– January 21, 2015

Last night, President Obama confidently announced the end to the financial crisis, citing successful financial regulations and promising economic growth figures.

That might not be the whole story, however.

Almost unsurprisingly,  President Obama’s address made no mention of monetary policy. This is troubling because as the price of oil continues to fall, consumer price inflation slows and global markets weaken, currencies become increasingly vulnerable. This is especially true when central bankers become monetary activists (as Dr. Judy Shelton previously noted) and pursue differential monetary policies in order to improve economic performance. This makes it hard for markets to grow and operate harmoniously.

An example of this is the Fed’s expected raise of short-term interest rates later this year while the European Central Bank plans to do the opposite and is even expected to announce quantitative easing, or QE, later this week.

Its difficult to imagine that President Obama could be blind to the fact that its impossible to simply “turn the page” and ignore the importance of sound monetary policy. But then again, nobody actually sees an economic crisis coming until its too late.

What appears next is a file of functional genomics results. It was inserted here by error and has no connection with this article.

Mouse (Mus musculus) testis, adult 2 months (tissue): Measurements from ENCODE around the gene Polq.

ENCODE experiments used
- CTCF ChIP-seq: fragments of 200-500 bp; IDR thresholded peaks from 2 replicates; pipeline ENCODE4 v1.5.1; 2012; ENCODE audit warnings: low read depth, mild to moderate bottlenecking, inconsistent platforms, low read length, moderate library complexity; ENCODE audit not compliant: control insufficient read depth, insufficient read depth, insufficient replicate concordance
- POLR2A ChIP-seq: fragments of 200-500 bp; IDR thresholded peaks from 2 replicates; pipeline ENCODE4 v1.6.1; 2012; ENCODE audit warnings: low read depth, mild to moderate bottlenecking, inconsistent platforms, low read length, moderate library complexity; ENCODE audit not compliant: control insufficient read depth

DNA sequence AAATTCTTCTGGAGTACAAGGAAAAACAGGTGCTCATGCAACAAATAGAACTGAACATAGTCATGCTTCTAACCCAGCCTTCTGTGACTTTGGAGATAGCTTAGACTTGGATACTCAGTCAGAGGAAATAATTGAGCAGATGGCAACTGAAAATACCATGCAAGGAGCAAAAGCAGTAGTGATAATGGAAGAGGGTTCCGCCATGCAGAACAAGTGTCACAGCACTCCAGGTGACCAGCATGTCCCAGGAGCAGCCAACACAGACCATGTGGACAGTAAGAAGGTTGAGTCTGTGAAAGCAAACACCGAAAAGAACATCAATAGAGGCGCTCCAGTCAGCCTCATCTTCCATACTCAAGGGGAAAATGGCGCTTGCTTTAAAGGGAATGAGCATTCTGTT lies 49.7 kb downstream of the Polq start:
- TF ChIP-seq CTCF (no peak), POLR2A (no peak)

Before the economic crisis of 2008, Chairman Ben Bernanke reported to Congress that “the U.S. economy appears likely to expand at a moderate pace over the second half of 2007 with growth then strengthening a bit in 2008.”

But in a world of tradeoffs, it might not make sense for President Obama to remind bankers at the Fed or the American people of the importance of sound money for a sound economy. Allowing the government to continue to manipulate the money supply and engage in monetary activism is convenient for a president with an agenda as expensive as Obama’s.

Leaving out monetary policy from last night’s State of the Union address allows Americans to remain under the illusion that faith alone is a sound backing for a national currency.

Unfortunately for all of us, however, that very illusion has led to economic crisis time and time again.

Johannes Schmidt

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